Jennie Keefe, the first UK patient to take part in the trial
A cutting-edge procedure to repair leaking heart valves without the need for open-heart surgery has been carried out at Royal Brompton Hospital in a UK first. The innovative technique uses a piece of equipment known as the Harpoon device to repair a leaking mitral valve through a small incision in the chest, replacing the need for major conventional surgery.
Around one in 50 adults in Britain is thought to have mitral valve disease. Mitral regurgitation (MR) occurs when the mitral valve (which separates, and helps control blood flow through, the upper and lower left chambers of the heart) collapses and fails to close properly. As a result, blood flows backwards through the valve when the heart contracts, compromising the function of the heart. The condition can cause breathlessness, fatigue, dizziness, chest pain and, if left untreated, can lead to heart failure and death.
Mr Neil Moat, consultant cardiac surgeon at Royal Brompton Hospital, performed the new technique for the first time in the UK as part of a new clinical trial, with the help of imaging colleague Dr Alison Duncan.
Repairing a leaking mitral valve usually requires open-heart surgery, which involves making a large incision to the chest and dividing the breastbone. Patients require the support of cardiopulmonary bypass, commonly known as a heart-lung machine, so the operation can take place while the heart is not beating.
The new procedure is carried out while the heart is still beating, eliminating the need for a heart-lung machine.
With the patient under a general anaesthetic, a transoesophageal echocardiogram (TEE) – an ultrasound scan of the heart – is undertaken by inserting a tiny camera through the mouth into the oesophagus (gullet), providing a visual guide of the heart for the surgeon.
A small incision is made in the left-hand side of the chest and the Harpoon device enters the heart’s lower left chamber until it reaches the collapsed part of the mitral valve. Once in place, the surgeon releases synthetic chords from the device which attach to the valve. Up to five chords are used and the tension on the chords is adjusted until the valve no longer leaks. The endings of the chords are then secured to the outside of the heart.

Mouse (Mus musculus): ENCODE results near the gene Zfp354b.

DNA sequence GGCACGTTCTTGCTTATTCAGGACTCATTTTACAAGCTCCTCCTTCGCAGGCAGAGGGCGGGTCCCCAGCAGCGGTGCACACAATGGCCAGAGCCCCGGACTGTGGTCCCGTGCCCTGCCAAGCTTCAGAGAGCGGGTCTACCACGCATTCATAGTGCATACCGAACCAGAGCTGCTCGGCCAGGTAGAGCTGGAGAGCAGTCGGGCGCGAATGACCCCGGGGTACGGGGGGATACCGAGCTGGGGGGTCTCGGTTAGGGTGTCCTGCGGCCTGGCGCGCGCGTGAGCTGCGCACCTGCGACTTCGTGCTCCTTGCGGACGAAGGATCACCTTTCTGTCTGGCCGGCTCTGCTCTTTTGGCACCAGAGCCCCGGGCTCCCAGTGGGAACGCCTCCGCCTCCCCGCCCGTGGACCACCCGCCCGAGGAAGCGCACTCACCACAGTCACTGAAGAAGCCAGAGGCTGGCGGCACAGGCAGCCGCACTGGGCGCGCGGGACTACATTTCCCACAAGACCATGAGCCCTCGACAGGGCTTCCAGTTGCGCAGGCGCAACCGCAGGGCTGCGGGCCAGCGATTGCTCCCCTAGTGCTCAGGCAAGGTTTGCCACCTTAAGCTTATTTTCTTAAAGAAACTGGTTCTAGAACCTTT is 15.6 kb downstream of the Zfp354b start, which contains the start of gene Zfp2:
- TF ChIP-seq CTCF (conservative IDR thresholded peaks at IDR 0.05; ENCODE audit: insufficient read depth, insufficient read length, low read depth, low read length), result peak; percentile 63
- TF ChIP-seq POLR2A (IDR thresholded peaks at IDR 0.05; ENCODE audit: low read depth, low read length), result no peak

Mr Moat said: “We are excited about the impact this procedure could have for many patients with mitral valve disease. Conventional surgery is very effective but is quite invasive. This procedure is truly minimally invasive, not only in terms of the incision, but also in the avoidance of cardiopulmonary bypass and the need to stop the heart beating.
"The new method takes half as long to perform, is thought to halve the time patients spend in hospital and leads to shorter overall recovery times. It is like fixing broken strings of a parachute."
Sixty-three-year-old Jennie Keefe, from Tadworth in Surrey, was the first UK patient to take part in the trial. She was found to have a heart murmur in her 40s and several years later tests at her local hospital revealed she had severe MR.
She explained: “In the last year or two I started to experience symptoms. I was very tired, breathless and couldn’t keep up with friends and family when we were out walking. My family and partner were worried because they noticed the difference in me."
Jennie was referred to Mr Moat and had the new procedure at the end of April. Follow-up tests a month later confirmed that her MR had gone.
She said: “The day after I had the procedure my friends and family visited and said I looked better than I had in months. The team at Royal Brompton was brilliant and I was able to leave five days later.
"I'm privileged to be the first person in the UK to be offered this new technique. My recovery is going well and I’m improving every day, which has given me a more positive outlook. I’m self-employed so the shorter recovery time was really beneficial."
The clinical study is funded by Harpoon Medical, the company that manufactures the device. Royal Brompton is the first UK hospital to be part of the Mitral Trans-Apical Chordal Echo-guided Repair (TRACER) Trial, which will also involve other hospitals in the UK and Europe.